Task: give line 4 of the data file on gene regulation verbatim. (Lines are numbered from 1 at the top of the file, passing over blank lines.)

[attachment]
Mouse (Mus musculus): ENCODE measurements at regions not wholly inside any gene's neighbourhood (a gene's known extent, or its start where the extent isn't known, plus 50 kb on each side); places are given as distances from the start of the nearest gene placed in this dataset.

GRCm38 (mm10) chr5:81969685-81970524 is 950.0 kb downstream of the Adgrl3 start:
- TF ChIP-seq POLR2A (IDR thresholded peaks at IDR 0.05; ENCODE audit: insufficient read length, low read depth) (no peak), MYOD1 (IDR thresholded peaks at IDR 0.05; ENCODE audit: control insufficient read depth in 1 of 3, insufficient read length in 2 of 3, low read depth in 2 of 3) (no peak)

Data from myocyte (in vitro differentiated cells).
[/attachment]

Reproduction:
Data from myocyte (in vitro differentiated cells).